COSTA RICA MANUFACTURING
Costa Rica is a growing destination for companies looking to improve efficiency and cut costs by moving operations out of the United States and into areas where wages are dramatically lower.
The Central American country, with ports on the Atlantic and Pacific oceans, a business-friendly government, favorable time zone and well-educated English-speaking work force, is the new "in" location for near-shoring, or outsourcing. One of the main reasons why this has happened, U.S. executives tire of long flights back and forth from India or China along with language barriers, Costa Rica and a few other nearby countries have grown very attractive for outsourcing over the past few years.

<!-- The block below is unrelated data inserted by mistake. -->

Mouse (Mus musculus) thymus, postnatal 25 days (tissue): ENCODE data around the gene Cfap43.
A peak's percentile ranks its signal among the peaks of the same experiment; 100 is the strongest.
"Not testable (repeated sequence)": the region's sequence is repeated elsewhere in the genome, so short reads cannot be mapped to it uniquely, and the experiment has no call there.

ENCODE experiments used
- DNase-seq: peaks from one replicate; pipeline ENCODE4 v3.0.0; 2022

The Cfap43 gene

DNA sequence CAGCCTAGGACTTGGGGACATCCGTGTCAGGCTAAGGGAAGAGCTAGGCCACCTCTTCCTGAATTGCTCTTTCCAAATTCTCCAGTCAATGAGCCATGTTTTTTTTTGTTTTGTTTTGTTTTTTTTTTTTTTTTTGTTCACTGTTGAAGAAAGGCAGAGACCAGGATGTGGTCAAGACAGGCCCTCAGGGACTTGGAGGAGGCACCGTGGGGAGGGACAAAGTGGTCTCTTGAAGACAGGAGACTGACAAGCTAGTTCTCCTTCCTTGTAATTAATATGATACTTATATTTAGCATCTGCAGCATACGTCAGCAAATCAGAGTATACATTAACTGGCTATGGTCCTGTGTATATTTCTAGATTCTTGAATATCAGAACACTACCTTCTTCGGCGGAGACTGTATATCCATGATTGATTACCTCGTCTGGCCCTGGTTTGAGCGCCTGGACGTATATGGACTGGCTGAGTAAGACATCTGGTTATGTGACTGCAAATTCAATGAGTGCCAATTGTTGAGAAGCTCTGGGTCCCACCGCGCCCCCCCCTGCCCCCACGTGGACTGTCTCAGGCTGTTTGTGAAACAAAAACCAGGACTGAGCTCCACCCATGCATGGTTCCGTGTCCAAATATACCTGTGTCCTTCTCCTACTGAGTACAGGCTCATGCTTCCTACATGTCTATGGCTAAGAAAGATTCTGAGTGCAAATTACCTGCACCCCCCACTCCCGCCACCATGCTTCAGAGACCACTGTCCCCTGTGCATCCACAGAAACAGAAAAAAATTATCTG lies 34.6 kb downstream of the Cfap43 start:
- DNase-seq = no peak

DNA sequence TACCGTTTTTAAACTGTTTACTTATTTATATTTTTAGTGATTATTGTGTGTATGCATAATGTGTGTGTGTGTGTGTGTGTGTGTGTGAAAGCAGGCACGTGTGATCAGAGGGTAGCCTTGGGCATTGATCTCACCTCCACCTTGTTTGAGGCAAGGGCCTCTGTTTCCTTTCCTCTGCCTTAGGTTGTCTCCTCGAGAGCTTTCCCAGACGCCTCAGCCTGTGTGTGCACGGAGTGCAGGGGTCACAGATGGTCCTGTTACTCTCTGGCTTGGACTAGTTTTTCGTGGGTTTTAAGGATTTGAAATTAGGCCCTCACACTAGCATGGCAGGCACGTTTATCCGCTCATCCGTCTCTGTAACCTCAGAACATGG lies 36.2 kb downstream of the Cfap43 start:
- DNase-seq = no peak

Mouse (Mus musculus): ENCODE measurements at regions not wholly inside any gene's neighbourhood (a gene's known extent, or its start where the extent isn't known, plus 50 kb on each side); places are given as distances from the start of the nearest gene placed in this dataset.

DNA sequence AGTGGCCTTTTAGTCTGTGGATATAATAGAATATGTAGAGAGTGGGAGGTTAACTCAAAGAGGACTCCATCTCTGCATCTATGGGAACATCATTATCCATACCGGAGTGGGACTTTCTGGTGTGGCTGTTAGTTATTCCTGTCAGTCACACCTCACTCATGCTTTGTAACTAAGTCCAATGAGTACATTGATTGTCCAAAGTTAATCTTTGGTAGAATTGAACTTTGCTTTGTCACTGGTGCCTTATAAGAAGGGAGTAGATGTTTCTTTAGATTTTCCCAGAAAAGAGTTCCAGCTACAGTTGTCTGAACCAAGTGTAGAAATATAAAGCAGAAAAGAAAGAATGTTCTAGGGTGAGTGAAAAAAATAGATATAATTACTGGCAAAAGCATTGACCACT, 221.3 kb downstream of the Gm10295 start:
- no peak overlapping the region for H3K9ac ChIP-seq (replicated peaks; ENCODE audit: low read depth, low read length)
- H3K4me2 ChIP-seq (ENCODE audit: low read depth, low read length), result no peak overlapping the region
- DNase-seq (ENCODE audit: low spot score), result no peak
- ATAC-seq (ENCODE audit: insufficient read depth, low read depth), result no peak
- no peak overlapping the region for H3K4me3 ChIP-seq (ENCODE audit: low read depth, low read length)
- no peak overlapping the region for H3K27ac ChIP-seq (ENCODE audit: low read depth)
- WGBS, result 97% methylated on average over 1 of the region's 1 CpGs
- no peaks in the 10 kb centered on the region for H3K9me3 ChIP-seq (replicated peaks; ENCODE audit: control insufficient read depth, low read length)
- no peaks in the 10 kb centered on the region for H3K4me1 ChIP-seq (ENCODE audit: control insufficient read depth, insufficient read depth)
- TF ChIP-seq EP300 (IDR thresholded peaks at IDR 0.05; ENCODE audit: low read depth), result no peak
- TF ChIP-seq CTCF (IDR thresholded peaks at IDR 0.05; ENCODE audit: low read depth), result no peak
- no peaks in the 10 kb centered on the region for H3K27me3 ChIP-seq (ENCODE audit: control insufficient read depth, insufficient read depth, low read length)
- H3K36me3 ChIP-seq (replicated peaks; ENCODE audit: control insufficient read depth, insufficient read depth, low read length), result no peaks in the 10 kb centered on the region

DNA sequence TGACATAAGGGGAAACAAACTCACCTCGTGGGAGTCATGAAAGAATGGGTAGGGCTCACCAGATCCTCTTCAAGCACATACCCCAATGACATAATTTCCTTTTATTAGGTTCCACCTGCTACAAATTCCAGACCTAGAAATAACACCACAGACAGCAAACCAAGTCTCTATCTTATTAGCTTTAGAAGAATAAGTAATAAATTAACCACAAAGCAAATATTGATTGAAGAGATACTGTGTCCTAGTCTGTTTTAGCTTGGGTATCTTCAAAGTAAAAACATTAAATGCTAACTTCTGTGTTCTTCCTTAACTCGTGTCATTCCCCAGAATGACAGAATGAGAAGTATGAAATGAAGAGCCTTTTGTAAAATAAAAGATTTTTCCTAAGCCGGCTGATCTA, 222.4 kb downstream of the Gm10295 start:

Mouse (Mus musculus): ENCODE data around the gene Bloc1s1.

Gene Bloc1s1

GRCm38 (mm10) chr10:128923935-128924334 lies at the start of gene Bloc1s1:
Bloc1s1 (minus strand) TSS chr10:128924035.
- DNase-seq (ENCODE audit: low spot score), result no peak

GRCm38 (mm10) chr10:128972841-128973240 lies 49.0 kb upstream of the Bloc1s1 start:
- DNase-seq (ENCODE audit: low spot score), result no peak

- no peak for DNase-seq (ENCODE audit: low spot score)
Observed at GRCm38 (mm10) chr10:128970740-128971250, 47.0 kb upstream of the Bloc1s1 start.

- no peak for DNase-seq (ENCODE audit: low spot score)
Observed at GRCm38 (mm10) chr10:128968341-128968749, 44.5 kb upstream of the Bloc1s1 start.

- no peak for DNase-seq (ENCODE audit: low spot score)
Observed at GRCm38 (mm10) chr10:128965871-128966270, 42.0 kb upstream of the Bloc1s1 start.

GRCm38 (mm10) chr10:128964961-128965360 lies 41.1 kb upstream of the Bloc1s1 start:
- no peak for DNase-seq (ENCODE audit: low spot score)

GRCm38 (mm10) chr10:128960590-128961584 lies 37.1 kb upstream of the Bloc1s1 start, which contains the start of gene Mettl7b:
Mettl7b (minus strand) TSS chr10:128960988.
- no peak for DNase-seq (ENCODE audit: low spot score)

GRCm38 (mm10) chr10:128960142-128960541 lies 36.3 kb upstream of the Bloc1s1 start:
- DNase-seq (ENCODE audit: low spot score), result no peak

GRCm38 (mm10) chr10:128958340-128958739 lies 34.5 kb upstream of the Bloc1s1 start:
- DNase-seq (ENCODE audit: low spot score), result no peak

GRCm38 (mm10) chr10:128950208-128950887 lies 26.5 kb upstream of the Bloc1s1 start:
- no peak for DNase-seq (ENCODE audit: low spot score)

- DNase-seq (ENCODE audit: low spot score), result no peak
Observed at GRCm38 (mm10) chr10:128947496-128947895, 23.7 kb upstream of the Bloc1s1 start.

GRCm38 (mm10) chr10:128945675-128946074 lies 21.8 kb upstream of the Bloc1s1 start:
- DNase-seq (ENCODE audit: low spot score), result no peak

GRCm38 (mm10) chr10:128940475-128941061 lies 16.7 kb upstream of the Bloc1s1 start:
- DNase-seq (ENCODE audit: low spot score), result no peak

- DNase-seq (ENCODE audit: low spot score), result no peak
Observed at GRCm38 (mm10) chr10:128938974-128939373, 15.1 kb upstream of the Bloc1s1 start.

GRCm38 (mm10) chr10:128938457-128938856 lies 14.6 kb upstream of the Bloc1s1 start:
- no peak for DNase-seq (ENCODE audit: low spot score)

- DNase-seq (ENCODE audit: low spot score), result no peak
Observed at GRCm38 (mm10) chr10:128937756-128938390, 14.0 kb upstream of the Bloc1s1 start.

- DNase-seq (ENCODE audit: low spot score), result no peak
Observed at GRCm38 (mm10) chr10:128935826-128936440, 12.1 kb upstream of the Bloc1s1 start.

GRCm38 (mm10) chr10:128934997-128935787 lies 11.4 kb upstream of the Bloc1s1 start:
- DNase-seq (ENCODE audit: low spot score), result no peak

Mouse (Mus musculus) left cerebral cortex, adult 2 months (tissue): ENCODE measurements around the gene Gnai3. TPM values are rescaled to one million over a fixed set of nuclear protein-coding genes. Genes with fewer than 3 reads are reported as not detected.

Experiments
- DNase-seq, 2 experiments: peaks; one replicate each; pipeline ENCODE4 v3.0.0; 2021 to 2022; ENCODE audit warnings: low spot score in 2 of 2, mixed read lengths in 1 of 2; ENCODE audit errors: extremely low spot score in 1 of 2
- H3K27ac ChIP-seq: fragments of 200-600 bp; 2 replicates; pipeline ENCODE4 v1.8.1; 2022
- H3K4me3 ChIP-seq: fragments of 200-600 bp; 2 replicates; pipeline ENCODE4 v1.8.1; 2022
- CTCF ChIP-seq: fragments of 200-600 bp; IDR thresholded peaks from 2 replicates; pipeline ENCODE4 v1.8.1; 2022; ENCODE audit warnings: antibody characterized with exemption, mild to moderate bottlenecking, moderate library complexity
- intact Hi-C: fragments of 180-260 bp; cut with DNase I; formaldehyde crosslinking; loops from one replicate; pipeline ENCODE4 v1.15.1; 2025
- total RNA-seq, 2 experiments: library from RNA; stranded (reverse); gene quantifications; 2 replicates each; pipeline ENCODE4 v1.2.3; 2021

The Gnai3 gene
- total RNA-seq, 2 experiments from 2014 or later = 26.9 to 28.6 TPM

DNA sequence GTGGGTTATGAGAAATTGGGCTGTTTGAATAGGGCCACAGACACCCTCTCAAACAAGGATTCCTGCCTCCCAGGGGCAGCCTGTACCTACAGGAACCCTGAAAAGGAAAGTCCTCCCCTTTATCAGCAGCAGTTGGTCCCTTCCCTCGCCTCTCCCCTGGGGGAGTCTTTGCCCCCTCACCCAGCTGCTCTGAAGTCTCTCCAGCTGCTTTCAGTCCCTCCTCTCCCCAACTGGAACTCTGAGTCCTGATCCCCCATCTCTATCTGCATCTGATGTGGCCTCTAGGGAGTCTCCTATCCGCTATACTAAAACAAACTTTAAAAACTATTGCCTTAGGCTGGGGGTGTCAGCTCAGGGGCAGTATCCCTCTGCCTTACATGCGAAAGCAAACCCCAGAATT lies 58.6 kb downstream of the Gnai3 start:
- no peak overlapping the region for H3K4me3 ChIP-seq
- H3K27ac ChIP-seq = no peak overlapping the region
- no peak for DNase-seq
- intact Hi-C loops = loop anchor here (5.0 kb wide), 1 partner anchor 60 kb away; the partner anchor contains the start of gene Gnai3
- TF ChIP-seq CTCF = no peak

Manufacturing has grown in importance to Costa Rica’s economy since the 1960s. Traditionally, since 1960, manufacturing was largely confined to small-scale enterprises such as coffee-drying plants, sawmills, woodworking factories, breweries, and distilleries and small factories that produced textiles, food products, furniture, cigarettes, and other consumer goods. In the 1960s and 1980s larger factories and foreign-owned firms in the country began to produce petroleum products, chemicals, pharmaceuticals, plastics, assembling electronic products and clothing for export. Medical equipment companies and pharmaceutical companies also opened plants in Costa Rica. Starting in 2000, that has expanded to computers - one third of the Worlds computer processor chips now come from Costa Rica.